Q&A: New book probes blackness in ancient Greek literature and art

Sarah F. Derbew believes you cannot analyze ancient writings and performances solely through the modern lens of race, even though many scholars do.

In her first book, Derbew, an assistant professor of classics who is affiliated with the Center for Comparative Studies in Race and Ethnicity and the Center for African Studies in Stanford’s School of Humanities and Sciences, looks at blackness in Greek writing and performances without conflating modern understandings of skin color with earlier representations. Derbew’s book, Untangling Blackness in Greek Antiquity (Cambridge University Press, 2022), brings together the writer, performer, and audience to question how blackness should be read and interpreted in four texts and visual materials from the fifth century B.C. to the fourth century C.E. in ancient Greece.

For example, in her book Derbew discusses an ancient Greek two-handled drinking cup that has one human head on either side. “Presumptions about skin color have bled into scholarly commentary about the janiform [or ‘two-faced’] cup,” Derbew writes, explaining that analyses of the cup often say one face is Black and the other is white. Furthermore, Derbew pushes back against the unsubstantiated claims that render one side of the cup a caricature of beauty and the other side a paragon of beauty. Derbew says that since the relatively modern Black-white racial binary didn’t exist then, both labels can be misleading. She instead carefully analyzes the physical attributes of the cup in the context of its time and labels the heads “black face” and “brown face” without implying different beauty standards for each color.

A kantharos, or high-handled drinking cup. (510-480 B.C.) Public domain via Museum of Fine Arts, Boston.

Derbew’s research focuses on representations of Black people in literature and artistic renderings from Greek antiquity. She also teaches courses that focus on African cultural heritage as well as classics in the literature and arts of Africa and the Black diaspora.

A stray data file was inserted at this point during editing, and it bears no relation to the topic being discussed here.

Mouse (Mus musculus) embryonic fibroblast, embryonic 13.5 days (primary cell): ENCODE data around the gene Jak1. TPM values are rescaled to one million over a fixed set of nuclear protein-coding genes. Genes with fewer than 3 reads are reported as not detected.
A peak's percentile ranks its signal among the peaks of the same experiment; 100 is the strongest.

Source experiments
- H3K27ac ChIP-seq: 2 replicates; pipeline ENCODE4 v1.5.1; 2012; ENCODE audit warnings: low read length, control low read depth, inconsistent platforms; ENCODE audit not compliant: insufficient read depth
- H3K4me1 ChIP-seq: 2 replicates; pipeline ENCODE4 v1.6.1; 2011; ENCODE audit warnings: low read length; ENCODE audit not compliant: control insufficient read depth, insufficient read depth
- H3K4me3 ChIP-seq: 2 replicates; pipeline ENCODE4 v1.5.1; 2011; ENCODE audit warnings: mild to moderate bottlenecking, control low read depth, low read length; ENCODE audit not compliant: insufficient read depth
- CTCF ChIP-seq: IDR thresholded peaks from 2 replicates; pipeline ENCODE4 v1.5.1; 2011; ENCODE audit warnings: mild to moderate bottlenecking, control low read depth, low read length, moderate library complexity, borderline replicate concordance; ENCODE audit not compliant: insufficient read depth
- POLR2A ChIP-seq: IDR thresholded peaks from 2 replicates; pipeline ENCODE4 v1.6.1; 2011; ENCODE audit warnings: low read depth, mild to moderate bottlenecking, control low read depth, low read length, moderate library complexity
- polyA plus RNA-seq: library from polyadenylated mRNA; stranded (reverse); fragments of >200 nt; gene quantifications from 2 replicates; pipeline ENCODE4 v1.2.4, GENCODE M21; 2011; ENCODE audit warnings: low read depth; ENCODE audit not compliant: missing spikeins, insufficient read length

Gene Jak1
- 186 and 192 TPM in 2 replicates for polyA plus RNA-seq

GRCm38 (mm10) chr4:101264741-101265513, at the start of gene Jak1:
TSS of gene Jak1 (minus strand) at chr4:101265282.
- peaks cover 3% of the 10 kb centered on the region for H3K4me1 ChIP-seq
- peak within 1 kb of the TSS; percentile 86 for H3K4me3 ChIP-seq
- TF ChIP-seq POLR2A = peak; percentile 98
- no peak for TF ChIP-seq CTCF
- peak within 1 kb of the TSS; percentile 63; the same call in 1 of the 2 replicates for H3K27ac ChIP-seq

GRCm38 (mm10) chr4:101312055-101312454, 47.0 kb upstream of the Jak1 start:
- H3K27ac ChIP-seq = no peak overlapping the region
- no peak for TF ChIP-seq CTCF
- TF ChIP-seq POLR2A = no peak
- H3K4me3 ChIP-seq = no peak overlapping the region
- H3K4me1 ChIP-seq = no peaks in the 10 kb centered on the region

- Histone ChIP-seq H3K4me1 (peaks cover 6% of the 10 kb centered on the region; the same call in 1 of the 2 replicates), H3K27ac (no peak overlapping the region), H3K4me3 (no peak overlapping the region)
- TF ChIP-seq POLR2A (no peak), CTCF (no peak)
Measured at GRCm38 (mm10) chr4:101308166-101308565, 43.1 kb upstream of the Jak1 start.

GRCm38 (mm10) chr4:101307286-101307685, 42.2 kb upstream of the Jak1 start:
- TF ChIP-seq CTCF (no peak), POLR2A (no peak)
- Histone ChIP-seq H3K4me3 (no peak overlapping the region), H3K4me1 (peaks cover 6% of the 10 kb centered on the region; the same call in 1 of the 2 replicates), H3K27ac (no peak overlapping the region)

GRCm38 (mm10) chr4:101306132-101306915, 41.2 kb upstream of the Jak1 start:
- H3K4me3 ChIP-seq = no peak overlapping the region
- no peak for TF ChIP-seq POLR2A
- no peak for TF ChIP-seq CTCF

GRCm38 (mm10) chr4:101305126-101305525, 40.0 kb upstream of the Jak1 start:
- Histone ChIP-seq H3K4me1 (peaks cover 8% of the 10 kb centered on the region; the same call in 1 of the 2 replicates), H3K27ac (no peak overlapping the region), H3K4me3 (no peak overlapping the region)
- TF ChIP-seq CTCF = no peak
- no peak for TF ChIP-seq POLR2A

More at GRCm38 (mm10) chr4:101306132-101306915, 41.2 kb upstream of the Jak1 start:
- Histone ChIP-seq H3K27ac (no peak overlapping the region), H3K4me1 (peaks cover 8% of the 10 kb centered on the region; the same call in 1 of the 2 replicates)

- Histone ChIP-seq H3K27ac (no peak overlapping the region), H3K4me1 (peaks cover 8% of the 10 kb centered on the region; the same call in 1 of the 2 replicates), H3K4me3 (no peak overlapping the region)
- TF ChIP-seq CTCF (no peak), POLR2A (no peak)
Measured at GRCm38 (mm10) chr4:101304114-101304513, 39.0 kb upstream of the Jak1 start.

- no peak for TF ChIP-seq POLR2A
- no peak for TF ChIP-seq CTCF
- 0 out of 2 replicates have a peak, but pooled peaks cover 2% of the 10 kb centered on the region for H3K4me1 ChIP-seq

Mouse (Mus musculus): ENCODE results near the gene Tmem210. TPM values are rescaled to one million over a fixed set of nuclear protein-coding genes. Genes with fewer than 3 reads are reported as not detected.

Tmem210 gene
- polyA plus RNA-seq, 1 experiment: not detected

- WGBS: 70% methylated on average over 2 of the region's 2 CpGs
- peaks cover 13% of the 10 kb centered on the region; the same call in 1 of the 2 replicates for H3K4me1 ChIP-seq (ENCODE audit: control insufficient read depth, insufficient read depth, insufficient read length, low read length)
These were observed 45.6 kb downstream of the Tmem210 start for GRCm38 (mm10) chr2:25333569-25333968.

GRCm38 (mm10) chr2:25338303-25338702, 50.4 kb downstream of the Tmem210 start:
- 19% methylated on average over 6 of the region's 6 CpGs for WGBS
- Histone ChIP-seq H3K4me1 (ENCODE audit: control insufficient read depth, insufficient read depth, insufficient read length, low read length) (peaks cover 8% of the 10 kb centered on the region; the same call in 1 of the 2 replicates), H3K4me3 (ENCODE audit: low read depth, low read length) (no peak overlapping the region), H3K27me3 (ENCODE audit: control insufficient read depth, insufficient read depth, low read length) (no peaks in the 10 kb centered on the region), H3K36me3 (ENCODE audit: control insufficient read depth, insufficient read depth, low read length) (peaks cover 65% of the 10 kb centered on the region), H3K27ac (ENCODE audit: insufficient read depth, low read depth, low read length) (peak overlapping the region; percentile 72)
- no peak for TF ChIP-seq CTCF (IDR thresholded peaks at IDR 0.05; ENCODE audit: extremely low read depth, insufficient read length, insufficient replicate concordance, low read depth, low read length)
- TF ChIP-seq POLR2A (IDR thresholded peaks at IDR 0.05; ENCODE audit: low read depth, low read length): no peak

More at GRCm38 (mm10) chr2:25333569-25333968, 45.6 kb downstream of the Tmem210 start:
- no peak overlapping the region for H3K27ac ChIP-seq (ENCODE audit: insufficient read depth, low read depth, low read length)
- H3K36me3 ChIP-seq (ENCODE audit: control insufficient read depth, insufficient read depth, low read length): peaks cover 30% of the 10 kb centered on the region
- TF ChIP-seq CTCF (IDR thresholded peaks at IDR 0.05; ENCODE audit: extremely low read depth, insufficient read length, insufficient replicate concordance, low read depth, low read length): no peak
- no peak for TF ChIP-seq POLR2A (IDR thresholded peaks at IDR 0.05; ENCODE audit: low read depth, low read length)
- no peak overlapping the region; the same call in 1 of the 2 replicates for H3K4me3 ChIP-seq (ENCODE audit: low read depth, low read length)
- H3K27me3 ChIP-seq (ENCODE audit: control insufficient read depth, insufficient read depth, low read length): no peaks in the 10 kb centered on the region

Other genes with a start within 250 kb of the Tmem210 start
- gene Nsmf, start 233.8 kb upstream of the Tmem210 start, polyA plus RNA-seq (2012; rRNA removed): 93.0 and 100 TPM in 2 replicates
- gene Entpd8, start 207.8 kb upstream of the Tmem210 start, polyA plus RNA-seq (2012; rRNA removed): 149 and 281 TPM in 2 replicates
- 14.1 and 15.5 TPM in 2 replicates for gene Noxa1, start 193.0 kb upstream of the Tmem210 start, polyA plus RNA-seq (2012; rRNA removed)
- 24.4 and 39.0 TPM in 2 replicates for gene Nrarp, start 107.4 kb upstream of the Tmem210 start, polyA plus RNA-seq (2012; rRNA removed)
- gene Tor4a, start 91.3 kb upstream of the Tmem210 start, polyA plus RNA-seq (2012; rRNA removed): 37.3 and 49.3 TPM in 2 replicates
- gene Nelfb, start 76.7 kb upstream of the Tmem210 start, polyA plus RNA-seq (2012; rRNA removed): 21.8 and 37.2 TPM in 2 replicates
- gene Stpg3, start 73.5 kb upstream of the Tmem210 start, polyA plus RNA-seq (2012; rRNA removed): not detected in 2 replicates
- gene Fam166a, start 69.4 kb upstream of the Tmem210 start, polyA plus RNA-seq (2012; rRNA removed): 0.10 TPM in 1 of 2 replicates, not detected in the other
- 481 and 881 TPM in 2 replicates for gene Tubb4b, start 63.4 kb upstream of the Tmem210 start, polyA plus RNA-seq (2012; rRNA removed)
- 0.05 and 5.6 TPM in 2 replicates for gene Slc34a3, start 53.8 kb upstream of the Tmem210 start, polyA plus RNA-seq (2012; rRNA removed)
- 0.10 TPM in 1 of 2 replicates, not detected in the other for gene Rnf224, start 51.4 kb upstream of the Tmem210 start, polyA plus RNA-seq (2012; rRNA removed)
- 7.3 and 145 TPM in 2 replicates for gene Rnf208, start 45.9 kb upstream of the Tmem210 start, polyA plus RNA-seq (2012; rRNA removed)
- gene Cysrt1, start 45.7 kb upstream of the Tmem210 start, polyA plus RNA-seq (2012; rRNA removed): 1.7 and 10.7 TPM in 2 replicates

Here, Derbew discusses her new book, the motivation behind it, and what it means for classical studies, which are focused on the ancient histories of the Greek and Roman empires.

This Q&A has been edited for clarity and length.

Question: What prompted you to write your new book, Untangling Blackness in Greek Antiquity?

Answer: I wrote the book that I would have wanted to read as a student. When I first encountered Aithiopians, people whose name implied skin color (aithō: “I blaze”; ops: “face”), in a Greek text from 2,500 years ago (Herodotus’ Histories), I was floored. I immediately wanted to know more about this group of people who were described as incredibly tall, beautiful, and semidivine. Although others had done pioneering work on this topic (such as African American scholar Frank Snowden Jr. and Caribbean scholar Lloyd Thompson), I recognized that there can be blind spots when you are the “first” to work on a topic—even if your skin color overlaps with the subjects of your research. So I used my predecessors’ work as a foundation from which to create a project that benefits from insights in ancient Greek literature, modern critical race theory, and African studies.

Question: Your book is a rigorous anti-racist study—in what way and how do you define “anti-racist”?